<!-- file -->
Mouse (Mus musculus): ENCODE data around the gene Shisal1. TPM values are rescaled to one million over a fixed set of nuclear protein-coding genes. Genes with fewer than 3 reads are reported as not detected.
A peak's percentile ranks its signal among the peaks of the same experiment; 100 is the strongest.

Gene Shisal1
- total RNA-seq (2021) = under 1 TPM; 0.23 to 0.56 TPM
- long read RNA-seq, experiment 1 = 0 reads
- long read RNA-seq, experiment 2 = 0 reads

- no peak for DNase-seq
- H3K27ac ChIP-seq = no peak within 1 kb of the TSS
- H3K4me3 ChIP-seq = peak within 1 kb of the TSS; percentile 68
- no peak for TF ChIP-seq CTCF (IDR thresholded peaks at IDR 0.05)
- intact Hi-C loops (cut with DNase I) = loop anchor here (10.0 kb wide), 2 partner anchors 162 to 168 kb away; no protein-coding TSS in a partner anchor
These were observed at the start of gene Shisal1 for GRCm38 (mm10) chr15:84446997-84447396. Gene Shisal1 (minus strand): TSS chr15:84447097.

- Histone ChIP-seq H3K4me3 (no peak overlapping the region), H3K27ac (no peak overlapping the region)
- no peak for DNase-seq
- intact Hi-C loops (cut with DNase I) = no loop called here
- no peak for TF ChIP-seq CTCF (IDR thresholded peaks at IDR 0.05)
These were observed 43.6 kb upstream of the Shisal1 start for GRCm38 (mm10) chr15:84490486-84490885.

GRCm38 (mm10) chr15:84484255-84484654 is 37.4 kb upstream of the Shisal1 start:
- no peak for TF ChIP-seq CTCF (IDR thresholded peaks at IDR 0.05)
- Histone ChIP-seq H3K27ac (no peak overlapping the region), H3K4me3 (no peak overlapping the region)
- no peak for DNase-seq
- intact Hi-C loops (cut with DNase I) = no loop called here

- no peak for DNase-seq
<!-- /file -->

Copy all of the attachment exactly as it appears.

Mouse (Mus musculus): ENCODE data around the gene Shisal1. TPM values are rescaled to one million over a fixed set of nuclear protein-coding genes. Genes with fewer than 3 reads are reported as not detected.
A peak's percentile ranks its signal among the peaks of the same experiment; 100 is the strongest.

Gene Shisal1
- total RNA-seq (2021) = under 1 TPM; 0.23 to 0.56 TPM
- long read RNA-seq, experiment 1 = 0 reads
- long read RNA-seq, experiment 2 = 0 reads

- no peak for DNase-seq
- H3K27ac ChIP-seq = no peak within 1 kb of the TSS
- H3K4me3 ChIP-seq = peak within 1 kb of the TSS; percentile 68
- no peak for TF ChIP-seq CTCF (IDR thresholded peaks at IDR 0.05)
- intact Hi-C loops (cut with DNase I) = loop anchor here (10.0 kb wide), 2 partner anchors 162 to 168 kb away; no protein-coding TSS in a partner anchor
These were observed at the start of gene Shisal1 for GRCm38 (mm10) chr15:84446997-84447396. Gene Shisal1 (minus strand): TSS chr15:84447097.

- Histone ChIP-seq H3K4me3 (no peak overlapping the region), H3K27ac (no peak overlapping the region)
- no peak for DNase-seq
- intact Hi-C loops (cut with DNase I) = no loop called here
- no peak for TF ChIP-seq CTCF (IDR thresholded peaks at IDR 0.05)
These were observed 43.6 kb upstream of the Shisal1 start for GRCm38 (mm10) chr15:84490486-84490885.

GRCm38 (mm10) chr15:84484255-84484654 is 37.4 kb upstream of the Shisal1 start:
- no peak for TF ChIP-seq CTCF (IDR thresholded peaks at IDR 0.05)
- Histone ChIP-seq H3K27ac (no peak overlapping the region), H3K4me3 (no peak overlapping the region)
- no peak for DNase-seq
- intact Hi-C loops (cut with DNase I) = no loop called here

- no peak for DNase-seq